There are four basic areas of the Montessori classroom:  

Sensorial, Practical Life, Language, and Math.

Sensorial:  In this area, the child discovers and learns through the senses.  Through the work in this area of the classroom (color tablets, sound cylinders, knobbed cylinders, pink tower, etc.), the child refines his/her senses and is able to learn in the classroom as well as outdoors using all of their senses.

Practical Life:  This area provides real materials for children to use in real situations to encourage independence, increase concentration, coordination, and develop a sense of order.  Children may pour water from glass pitchers, hammer nails into a log, work with tweezers, scissors, and more.

Language:  In this area, Maria Montessori’s concept of natural learning is used to help students to read, speak, and listen for real reasons.  Thank you notes, messages, lists of items needed for field trips and books to help us learn and laugh are examples of real language for real purposes.  The Montessori-designed metal insets make writing easier.  The moveable alphabet allows children to identify the letter sounds (a pre-reading activity), hold, and manipulate letters.  The children continue learning by building names and writing stories with the letters of the moveable alphabet. The children learn to write the same way they learned to talk—by doing it.  Their scribbles today are their words tomorrow.  Ask your child to read their “writing” to you, or to tell you about it.  This encourages the child to write to communicate.  We encourage the children to write in school.  Your support of your child to write at home will encourage him/her to write even more.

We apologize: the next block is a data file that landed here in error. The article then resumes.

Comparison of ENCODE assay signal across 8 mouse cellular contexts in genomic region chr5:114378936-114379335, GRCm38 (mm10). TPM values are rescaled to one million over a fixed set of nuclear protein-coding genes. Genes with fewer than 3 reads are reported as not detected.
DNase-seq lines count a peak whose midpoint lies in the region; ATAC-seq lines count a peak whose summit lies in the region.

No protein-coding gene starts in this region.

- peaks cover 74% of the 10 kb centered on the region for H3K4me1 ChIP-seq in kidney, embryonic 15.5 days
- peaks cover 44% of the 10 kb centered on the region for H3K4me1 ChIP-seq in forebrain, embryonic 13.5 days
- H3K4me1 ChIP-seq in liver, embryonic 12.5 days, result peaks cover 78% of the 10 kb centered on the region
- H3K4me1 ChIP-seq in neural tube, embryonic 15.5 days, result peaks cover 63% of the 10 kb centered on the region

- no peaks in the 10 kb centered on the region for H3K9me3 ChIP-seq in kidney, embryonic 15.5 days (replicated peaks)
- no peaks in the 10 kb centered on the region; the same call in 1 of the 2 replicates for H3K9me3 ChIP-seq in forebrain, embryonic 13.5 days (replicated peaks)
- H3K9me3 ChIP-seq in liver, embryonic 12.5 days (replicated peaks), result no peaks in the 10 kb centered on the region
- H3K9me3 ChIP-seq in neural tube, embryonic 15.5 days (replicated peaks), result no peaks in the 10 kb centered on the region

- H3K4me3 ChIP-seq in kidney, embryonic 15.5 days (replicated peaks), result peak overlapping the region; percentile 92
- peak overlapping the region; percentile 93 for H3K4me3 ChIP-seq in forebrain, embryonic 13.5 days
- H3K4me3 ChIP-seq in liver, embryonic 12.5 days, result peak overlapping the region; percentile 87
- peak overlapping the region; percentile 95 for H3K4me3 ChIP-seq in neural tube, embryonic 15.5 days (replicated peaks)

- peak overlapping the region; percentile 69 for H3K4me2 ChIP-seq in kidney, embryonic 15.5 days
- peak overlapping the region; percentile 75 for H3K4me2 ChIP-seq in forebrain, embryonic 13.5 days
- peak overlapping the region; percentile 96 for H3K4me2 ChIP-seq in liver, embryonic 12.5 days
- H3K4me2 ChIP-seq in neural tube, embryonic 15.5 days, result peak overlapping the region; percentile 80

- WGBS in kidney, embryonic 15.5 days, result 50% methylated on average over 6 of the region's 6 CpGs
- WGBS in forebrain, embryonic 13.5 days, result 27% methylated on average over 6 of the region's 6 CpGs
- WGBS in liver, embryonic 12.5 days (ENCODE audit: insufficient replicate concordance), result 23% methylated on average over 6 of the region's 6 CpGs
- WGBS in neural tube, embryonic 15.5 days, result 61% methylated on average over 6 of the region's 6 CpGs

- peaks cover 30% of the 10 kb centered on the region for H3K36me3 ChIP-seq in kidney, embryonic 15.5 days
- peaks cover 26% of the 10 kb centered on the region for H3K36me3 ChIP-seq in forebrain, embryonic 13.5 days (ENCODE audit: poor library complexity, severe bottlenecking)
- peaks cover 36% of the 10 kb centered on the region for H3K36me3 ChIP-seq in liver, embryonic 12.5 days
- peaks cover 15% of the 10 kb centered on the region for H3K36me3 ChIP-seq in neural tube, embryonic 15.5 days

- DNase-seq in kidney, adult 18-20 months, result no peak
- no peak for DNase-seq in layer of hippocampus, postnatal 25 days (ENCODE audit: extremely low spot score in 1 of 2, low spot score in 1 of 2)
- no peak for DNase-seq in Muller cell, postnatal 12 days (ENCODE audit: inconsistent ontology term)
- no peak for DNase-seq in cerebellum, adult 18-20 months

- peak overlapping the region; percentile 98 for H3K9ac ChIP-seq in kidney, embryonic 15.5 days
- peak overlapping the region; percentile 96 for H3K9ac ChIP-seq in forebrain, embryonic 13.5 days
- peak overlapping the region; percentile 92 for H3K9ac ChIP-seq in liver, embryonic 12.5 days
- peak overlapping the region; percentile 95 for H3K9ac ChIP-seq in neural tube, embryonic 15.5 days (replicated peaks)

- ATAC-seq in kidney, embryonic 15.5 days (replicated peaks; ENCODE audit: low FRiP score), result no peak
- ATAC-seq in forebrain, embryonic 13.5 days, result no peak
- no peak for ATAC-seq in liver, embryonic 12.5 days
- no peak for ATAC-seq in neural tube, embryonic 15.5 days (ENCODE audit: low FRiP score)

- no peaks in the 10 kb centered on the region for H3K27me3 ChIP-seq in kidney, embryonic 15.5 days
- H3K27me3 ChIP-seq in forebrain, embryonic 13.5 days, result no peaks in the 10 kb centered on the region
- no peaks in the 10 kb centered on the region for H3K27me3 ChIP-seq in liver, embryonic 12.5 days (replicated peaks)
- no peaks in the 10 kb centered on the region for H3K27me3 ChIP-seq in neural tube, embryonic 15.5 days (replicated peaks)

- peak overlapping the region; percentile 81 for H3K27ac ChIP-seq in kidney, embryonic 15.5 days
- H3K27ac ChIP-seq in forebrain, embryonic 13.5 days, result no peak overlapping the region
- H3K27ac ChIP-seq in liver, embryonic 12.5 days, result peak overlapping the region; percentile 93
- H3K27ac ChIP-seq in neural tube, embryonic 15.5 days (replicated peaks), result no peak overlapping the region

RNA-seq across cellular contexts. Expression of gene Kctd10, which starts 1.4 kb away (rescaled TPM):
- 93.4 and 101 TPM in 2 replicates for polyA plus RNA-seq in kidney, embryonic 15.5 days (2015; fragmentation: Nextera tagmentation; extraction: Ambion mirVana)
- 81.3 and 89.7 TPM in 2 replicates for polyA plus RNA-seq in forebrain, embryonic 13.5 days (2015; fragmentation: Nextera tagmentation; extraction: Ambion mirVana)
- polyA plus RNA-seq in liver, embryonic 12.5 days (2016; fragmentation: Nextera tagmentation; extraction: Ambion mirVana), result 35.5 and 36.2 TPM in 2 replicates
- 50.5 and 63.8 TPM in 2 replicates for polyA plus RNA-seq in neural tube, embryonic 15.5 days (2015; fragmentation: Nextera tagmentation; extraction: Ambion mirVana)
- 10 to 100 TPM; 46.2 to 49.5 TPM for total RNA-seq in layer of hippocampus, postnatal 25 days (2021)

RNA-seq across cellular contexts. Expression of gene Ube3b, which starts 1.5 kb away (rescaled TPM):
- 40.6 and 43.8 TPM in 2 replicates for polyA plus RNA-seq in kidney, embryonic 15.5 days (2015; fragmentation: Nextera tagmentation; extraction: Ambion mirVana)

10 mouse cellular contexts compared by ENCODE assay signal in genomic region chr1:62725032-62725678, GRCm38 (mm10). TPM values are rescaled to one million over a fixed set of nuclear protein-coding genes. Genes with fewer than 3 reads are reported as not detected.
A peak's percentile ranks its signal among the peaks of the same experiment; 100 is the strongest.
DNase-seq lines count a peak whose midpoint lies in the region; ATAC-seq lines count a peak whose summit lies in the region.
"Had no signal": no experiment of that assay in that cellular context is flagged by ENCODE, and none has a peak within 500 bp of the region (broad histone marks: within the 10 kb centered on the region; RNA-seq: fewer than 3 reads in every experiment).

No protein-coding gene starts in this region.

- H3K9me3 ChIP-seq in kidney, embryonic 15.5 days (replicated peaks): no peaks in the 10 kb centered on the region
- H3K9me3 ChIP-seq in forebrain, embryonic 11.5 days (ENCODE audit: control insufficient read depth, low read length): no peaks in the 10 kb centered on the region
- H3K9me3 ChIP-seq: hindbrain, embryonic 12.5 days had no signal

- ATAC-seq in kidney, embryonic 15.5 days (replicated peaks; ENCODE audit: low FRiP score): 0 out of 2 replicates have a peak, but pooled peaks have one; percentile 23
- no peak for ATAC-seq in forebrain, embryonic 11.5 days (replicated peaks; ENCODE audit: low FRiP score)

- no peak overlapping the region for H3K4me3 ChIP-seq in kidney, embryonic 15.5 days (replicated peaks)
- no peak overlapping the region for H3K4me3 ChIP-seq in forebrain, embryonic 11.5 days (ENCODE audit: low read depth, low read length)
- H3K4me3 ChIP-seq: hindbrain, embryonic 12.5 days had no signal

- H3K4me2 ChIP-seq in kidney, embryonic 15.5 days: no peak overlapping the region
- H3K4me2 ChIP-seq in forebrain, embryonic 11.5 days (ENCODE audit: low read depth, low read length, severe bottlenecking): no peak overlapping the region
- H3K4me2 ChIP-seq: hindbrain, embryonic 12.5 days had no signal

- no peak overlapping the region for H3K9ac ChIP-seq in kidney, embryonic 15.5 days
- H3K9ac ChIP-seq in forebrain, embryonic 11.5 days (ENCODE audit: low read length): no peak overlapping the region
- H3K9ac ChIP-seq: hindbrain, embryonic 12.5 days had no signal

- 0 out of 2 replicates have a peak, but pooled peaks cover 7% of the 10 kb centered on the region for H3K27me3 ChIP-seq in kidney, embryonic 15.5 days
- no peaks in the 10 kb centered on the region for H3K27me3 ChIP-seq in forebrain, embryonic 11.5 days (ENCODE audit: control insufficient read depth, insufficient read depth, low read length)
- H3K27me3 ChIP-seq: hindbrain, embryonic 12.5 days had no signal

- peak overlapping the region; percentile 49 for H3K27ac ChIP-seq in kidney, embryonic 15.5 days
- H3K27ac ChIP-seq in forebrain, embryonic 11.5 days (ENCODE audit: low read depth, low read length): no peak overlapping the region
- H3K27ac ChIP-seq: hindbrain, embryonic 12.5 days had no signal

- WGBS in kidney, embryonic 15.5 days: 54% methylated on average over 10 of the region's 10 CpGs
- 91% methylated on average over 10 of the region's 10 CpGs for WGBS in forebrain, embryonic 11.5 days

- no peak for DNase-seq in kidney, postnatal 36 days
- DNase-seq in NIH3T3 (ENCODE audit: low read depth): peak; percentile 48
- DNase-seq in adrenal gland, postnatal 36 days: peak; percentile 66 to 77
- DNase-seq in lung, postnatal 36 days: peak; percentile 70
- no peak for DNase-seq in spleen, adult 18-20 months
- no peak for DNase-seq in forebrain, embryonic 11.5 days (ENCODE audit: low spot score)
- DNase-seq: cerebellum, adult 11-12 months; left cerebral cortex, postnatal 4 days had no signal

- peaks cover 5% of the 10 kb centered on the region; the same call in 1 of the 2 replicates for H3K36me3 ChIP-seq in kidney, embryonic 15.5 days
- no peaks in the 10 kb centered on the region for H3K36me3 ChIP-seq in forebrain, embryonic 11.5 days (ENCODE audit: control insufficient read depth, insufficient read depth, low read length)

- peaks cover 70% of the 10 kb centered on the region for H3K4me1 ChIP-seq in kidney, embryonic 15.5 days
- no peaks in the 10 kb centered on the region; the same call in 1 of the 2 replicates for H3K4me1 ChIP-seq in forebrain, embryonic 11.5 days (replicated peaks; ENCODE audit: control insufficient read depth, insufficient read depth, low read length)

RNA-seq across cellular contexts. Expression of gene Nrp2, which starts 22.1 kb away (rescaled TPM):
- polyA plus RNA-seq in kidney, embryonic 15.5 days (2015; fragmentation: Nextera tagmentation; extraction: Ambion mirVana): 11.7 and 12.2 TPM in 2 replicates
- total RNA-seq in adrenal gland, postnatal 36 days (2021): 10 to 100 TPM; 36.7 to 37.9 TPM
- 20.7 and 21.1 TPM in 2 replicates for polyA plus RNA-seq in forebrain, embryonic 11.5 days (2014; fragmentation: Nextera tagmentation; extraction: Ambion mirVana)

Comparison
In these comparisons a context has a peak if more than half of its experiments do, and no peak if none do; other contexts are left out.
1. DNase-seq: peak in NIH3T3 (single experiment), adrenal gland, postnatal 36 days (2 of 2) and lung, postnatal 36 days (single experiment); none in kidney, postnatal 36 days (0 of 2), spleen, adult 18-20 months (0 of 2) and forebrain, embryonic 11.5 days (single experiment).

Math:  This area allows the child to begin to work at a concrete level using objects to group sets.  The red and blue rods enable the child to get a physical sense of quantity and associate this with the numeral that is the symbol for the quantity.  The golden bead materials let the child build up to the quantity of 1,000 in a visible way and learn place value.  The child progresses from the concrete to a more abstract level of work.

Other curricular areas:

Geography:  In this area, the child is given a view of the “whole” first and then is prepared to study narrower divisions.  The physical aspect of geography includes water and land formations.  The political aspect includes the globe, maps, continents, capitals, and flags.

Science:  The approach in this area is one of experimentation and discovery.  The child may experiment with magnets or sinking and floating objects.  The adult may ask the child to make predictions, encouraging the child to think and formulate answers.  The children also learn real science through the care of classroom animals.  They feed, handle, clean, and research the animals in the room.  Some lucky children even take an animal home for vacation.  Please consider volunteering to be a vacation home for your child’s classroom animal.

“Encore Subjects:”  Art, Music, and Physical Education, are made available to students from the ages of 5 and older once during each six-day cycle. Students at the 5-7 level and up also take Italian once in a cycle. Computers are available in classrooms for student use. In addition, we have 2 computer labs and 2 computer mobile laptop carts for large group computer instruction.